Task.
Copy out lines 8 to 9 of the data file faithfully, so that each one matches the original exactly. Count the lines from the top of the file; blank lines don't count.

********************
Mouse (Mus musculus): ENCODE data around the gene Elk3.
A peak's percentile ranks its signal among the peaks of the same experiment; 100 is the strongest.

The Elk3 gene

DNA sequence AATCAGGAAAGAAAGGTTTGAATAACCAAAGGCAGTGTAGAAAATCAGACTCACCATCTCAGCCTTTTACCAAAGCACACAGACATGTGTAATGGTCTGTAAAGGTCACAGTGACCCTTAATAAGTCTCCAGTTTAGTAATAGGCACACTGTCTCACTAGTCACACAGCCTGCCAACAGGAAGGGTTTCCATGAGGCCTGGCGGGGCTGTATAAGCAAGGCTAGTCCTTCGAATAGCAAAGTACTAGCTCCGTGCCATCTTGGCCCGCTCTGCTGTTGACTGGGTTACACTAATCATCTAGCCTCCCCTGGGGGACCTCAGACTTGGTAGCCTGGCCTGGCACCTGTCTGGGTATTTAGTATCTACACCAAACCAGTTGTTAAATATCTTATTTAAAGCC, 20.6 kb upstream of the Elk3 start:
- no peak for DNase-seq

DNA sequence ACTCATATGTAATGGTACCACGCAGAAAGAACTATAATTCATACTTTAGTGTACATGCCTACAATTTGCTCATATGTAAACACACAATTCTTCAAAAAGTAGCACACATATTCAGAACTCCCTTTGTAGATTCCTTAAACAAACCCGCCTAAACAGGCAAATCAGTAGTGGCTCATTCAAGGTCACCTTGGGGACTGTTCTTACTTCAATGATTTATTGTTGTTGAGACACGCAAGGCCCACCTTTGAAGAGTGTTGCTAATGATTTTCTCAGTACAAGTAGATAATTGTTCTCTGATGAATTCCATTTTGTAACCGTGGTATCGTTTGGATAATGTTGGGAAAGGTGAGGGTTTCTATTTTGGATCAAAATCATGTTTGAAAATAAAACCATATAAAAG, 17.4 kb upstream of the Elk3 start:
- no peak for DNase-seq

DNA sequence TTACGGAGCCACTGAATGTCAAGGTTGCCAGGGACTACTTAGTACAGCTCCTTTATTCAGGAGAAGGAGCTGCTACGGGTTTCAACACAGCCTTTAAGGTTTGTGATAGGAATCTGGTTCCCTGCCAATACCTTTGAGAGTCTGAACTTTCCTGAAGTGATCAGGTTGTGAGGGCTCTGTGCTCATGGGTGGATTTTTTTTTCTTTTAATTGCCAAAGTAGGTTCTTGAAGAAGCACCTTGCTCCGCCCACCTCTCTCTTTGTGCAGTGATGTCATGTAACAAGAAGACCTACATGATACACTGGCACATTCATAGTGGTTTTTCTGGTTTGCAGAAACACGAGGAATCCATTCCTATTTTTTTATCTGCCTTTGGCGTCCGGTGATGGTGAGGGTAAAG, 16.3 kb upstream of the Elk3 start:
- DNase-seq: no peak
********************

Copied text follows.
DNA sequence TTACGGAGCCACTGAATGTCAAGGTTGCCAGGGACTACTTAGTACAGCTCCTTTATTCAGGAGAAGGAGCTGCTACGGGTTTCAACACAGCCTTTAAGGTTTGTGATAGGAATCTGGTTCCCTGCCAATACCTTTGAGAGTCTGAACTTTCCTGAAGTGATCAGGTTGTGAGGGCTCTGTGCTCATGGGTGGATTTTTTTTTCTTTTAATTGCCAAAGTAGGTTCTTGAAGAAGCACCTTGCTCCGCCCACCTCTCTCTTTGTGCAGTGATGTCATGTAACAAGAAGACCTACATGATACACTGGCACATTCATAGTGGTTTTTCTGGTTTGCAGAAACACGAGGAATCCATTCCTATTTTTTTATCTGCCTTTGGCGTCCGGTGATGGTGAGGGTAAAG, 16.3 kb upstream of the Elk3 start:
- DNase-seq: no peak